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A hate group is defined as an organized group or movement that advocates and practices hatred, hostility, or violence towards members of a race, ethnicity, religion, gender, sexual orientation or other designated sector of society. A petition has been circulating the internet to classify the Westboro Baptist Church as a hate group. The Westboro Baptists made themselves famous with their radically anti-gay "God Hates Fags" message and by picketing the funerals of fallen soldiers which inspired the Respect for America's Fallen Heros Act. The church has already been sued for defamation by the family of  Marine Lance Corporal Matthew A. Snyder, whose funeral they picketed back in 2006. Ultimately, the court decided their speech was protected under the First Amendment.

The 250k signature petition, the largest online White House petition of all time, comes in the wake an announcement by Shirley Phelps-Roper, the church's spokesperson, that members would picket the funerals of the victims of the Sandy Hook shooting that killed 20 children. Anger toward the Westboro Baptists has reached new heights after this promise, and the hacktivist group known as Anonymous has declared "war" on them. The Petitioners argue that the group is not a church because not only is their message detestable, but the members are comprised almost entirely if not entirely of the family of founder, Fred Phelps. Many hope that classification as a hate group will also lead to the WBC losing their tax exempt status shared by all incorporated religions under the 501(c)(3) provision. The only way the latter can occur is if the church directly advocates for a political agenda. But do the Westboro Baptists meet the requirements for this classification and should they lose their exemption?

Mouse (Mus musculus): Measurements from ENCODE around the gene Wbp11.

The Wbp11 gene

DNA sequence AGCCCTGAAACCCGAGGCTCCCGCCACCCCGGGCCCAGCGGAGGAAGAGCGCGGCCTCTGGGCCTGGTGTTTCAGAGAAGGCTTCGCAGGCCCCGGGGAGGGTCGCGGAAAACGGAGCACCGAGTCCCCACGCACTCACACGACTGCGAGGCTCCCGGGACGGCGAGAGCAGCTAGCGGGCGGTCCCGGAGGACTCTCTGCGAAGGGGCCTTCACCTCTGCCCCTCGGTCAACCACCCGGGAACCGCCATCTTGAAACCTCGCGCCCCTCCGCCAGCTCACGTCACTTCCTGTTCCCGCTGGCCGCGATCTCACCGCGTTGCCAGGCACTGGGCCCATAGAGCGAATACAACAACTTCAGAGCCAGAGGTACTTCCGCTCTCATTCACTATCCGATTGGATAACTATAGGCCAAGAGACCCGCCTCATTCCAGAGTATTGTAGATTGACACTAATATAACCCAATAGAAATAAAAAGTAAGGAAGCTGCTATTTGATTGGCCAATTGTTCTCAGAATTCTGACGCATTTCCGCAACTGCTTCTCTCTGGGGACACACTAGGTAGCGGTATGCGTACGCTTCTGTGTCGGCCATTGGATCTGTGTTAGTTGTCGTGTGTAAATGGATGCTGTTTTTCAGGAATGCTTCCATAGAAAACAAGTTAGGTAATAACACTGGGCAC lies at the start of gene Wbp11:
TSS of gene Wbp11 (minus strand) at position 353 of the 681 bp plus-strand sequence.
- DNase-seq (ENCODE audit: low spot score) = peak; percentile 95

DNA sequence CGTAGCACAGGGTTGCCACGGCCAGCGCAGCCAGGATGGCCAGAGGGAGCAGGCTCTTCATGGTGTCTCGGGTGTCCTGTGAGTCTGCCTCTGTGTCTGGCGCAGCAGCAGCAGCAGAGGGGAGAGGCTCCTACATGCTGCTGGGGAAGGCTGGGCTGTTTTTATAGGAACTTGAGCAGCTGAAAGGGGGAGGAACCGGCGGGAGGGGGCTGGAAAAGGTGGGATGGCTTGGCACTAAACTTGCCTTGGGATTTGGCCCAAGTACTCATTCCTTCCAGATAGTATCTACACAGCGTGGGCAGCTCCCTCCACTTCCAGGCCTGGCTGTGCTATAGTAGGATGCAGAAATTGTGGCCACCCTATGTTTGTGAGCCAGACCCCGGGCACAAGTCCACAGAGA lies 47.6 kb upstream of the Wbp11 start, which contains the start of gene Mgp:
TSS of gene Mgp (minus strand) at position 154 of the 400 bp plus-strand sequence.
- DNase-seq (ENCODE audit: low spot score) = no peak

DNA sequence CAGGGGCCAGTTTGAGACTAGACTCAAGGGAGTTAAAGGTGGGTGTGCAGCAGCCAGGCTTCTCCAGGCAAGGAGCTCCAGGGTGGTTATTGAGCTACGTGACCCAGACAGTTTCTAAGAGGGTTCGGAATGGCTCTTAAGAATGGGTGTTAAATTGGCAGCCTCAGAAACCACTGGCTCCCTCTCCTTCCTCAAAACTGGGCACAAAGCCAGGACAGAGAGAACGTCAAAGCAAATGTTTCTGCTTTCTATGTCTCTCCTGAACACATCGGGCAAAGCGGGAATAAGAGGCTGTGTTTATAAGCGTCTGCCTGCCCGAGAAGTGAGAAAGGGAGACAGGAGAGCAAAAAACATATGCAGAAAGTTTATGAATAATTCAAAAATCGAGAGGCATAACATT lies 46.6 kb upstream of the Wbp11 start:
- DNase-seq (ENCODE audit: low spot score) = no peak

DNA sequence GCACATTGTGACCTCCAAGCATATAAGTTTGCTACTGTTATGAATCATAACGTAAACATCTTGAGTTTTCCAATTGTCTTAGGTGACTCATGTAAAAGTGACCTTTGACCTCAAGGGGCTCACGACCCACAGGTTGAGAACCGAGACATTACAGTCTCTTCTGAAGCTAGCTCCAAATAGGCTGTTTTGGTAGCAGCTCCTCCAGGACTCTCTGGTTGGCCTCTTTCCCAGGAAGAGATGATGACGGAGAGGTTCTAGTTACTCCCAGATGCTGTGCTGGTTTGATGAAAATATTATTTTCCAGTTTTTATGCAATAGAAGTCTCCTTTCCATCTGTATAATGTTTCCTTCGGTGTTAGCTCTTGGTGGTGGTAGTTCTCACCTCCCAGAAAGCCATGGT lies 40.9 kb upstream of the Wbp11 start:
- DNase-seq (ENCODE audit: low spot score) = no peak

The WBC is not the first church to call homosexuality a sin. They are not the first to blame homosexuality for catastrophic events. Jerry Falwell famously blamed "the gays" for 9/11 while on the 700 Club with Pat Robertson. They are not even the first church to indirectly advocate for a political agenda. What sets the Westboro Baptists apart is their celebration of violence. Indeed it is fair to say they revel in it. However, are they a hate group in the same way the KKK is a hate group? Not necessarily. The members do not call for violence against homosexuals, nor do they commit acts of violence. Their position that homosexuality is evil is no different from those who claim "sanctity of marriage" is threatened by gay marriage, though their methods are more disagreeable. What's more they do not directly advocate for a political agenda.